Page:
Lord, hear my voice.
O let thine ears consider well:
the voice of my complaint.
If thou, Lord, wilt be extreme
to mark what is done amiss:
O Lord, who may abide it?
For there is mercy with thee:
therefore shalt thou be fear’s.
I look for the Lord:
my soul doth wait for him,
and in his word is my trust.
My soul fleeth unto the Lord:
before the morning watch, I say,
before the morning watch.
O Israel, trust in the Lord,
with the Lord there is mercy,
and with him is plenteous redemption.
And he shall redeem Israel from all his sins.

-John Rutter, Psalm 130

The Wonder of Sunday Morning

by Trevin Wax

Every Sunday, a deacon unlocks the door, an usher picks up a stack of bulletins, a pastor kneels in the study, and they wait. Soon, the parking lot fills, and people from all walks of life stream into the building for weekly worship.

They are not paid to be here. They are not forced to be here. Yet they come and serve in beautiful ways.

In the nursery, volunteers change diapers without complaint, step in to mediate the toddlers’ dispute over sippy cups, and dole out a weekly supply of animal crackers.

Down the hall, men and women open their Bibles and discuss the meaning and application of God’s inspired Word. A doctor with more than a decade of education in medicine takes notes as a construction worker who never went to college exercises his gift in teaching the Scriptures. The small groups then rearrange their classroom space in preparation for the homeless women they will shelter during the week.

The choir and praise team are warming up and running through the songs they will lead in the upcoming service. The hallways are buzzing. Greeters seek out newcomers, teenagers gather near the front of the sanctuary, and the anticipation builds: the worship is about to begin.

This is a place of music, where hundreds of voices soar to the ceilings and the echo of praise hovers over the people. A man who can’t carry a tune lifts his kid up on the pew in front of him and sings along anyway. Some raise their hands. Some kneel. Some close their eyes. Some look to heaven. Various postures, all united in worship.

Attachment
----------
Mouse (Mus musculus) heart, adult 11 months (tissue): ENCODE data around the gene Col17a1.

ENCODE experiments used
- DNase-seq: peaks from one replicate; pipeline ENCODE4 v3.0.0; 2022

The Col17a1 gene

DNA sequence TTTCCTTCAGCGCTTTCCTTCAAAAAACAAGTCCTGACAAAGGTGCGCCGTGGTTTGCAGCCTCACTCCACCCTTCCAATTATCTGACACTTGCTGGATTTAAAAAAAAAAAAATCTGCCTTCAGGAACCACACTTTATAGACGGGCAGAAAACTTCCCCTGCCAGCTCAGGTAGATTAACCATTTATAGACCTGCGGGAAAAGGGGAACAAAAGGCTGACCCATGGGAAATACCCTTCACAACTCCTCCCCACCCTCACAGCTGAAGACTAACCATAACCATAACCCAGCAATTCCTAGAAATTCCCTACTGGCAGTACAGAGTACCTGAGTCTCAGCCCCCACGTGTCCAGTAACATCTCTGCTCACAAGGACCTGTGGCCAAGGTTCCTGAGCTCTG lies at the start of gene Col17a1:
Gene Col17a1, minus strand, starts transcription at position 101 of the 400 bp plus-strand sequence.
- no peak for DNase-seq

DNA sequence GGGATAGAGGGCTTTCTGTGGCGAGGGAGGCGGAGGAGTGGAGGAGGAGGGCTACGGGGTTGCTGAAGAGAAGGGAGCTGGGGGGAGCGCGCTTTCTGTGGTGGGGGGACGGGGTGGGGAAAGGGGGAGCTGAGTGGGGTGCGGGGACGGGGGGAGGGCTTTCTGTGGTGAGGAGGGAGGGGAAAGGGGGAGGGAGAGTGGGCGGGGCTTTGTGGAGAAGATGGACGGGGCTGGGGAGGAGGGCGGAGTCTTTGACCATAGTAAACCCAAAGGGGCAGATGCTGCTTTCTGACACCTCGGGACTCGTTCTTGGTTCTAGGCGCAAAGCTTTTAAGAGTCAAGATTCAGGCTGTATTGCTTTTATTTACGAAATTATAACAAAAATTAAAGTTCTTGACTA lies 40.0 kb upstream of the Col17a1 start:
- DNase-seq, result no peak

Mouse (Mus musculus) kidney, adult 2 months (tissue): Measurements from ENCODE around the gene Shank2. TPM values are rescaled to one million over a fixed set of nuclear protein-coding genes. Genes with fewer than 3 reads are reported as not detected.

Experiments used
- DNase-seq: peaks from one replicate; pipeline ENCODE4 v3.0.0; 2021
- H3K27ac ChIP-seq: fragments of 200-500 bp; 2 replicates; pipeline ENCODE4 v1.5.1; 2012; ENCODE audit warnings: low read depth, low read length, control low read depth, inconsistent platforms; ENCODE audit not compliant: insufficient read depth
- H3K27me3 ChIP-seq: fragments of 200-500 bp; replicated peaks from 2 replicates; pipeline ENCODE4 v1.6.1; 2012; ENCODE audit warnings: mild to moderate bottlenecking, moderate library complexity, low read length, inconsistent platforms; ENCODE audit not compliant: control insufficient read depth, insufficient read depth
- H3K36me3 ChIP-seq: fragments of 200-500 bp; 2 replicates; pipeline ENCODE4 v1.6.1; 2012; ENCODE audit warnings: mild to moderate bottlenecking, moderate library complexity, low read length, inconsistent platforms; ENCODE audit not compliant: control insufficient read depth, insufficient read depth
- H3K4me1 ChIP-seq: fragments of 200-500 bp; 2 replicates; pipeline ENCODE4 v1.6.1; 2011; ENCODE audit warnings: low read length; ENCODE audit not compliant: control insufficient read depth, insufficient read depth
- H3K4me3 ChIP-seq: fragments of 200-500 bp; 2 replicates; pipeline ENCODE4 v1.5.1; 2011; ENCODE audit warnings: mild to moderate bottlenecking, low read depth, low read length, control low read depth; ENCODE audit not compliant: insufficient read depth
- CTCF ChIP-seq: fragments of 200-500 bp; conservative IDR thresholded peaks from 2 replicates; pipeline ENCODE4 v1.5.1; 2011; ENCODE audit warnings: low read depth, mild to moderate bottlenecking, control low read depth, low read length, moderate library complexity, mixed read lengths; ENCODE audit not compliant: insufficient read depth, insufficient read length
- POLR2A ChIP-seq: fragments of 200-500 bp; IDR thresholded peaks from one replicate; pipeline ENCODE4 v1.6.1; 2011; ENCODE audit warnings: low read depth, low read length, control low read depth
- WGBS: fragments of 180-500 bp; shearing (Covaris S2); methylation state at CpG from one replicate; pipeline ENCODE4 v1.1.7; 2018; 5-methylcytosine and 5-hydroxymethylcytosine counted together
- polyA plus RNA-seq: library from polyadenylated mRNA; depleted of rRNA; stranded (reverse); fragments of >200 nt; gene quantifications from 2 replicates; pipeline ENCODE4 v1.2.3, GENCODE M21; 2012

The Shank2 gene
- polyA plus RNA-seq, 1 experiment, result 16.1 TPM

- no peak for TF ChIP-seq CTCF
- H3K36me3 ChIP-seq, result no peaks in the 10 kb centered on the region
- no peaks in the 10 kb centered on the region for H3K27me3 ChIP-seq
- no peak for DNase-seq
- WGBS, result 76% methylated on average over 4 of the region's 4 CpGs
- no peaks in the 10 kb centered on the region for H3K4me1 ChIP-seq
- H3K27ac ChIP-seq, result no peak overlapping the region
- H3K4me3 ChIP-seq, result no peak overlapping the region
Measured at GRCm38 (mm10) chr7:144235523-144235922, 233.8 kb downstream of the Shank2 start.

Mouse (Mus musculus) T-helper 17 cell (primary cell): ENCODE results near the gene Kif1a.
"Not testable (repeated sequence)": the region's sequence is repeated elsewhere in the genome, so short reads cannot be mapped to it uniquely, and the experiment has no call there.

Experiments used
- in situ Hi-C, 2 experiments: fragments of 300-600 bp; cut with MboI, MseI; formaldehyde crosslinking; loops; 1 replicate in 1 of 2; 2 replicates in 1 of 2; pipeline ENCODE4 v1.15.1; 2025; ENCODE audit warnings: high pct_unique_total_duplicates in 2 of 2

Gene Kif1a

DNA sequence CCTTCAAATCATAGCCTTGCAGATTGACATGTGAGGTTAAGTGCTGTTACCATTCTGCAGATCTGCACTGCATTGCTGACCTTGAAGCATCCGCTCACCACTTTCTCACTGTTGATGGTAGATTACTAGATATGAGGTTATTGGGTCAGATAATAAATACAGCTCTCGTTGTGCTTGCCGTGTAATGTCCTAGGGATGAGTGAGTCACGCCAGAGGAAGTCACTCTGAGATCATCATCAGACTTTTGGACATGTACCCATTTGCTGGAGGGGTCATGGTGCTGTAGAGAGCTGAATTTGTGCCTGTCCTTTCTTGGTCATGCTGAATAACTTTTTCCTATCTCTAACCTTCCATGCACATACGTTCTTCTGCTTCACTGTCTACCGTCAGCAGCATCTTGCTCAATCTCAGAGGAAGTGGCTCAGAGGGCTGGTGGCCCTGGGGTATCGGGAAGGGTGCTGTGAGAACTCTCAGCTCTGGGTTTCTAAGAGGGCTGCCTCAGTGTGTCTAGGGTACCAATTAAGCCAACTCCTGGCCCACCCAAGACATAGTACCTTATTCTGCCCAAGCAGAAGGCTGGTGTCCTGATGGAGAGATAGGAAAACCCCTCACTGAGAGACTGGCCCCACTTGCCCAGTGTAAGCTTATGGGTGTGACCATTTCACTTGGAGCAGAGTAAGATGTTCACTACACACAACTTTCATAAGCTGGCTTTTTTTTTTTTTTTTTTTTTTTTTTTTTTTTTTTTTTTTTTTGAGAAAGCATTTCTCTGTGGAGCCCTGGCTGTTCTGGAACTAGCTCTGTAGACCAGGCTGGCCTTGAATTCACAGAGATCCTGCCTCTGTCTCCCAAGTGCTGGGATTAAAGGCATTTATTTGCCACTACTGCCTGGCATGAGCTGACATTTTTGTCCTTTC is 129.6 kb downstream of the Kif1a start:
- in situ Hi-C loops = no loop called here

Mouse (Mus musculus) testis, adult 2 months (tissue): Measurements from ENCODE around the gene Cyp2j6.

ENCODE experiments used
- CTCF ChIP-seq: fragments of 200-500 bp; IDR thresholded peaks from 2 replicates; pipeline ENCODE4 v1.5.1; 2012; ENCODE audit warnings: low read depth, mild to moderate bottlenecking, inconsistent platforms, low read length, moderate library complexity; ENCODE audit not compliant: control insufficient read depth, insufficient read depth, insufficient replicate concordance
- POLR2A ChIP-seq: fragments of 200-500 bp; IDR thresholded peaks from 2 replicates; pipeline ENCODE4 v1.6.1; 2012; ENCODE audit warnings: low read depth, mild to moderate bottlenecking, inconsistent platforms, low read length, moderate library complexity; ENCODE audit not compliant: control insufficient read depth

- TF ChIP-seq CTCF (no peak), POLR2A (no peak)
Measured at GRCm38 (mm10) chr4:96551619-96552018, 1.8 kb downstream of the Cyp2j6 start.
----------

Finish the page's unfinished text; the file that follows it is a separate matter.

Then they pray — for the lost, the sick, the hurting in their community. In this moment, the people’s concern for their city is like the ocean tide gathering up its waves of compassion into this place of prayer before rolling their acts of mercy into the city throughout the week.

The pastor opens the Bible. The sermon exalts the Savior and exhorts the saints. Yes, they are saints. All of them, even with their ongoing sins and struggles, their failures and flaws — they are washed in the blood of a spotless Lamb. Forgiven, adopted, and made new. This is not a crowd; it’s a church – a people who have been called out of the world and changed by grace.

From the feast of God’s Word to the feast of the Lord’s Table: now they eat and drink to the glory of God. Christ’s body broken for them. Christ’s blood shed for them. Time stands still, for in this moment, these people are carried back to their Savior’s cross and ushered forward to His return.

The dawn of resurrection morning has given way to the sunlight of noonday. Energized and equipped, the blood-bought saints go out. It may seem like the service is over, but the truth is, their service is just beginning.

-Trevin Wax,

Culture’s Worst Lies About Falling In Love

There’s more to “falling in love” than pop-culture would have you believe.

by Rachel Watson

As a teenager, I read my fair share of Christian romance novels. They were full of dramatic plot lines, sexual tension, one-room school houses and Canadian Mounties.

The leading men were imperfect but in a tousled and endearing sort of way. They always knew what to say. All the female characters were beautiful, but distressed, to ensure the reader plenty of drama. Each story ended with a sigh.

Today, women can indulge their romantic side by using Pinterest. They can build relationship shrines out of images of engagement rings and couple shots and create virtual collages of attractive men, romantic dates, perfect playlists and unique wedding favors. They are collecting comparisons.

This magazine says that the right guy will know what his girlfriend wants for Christmas.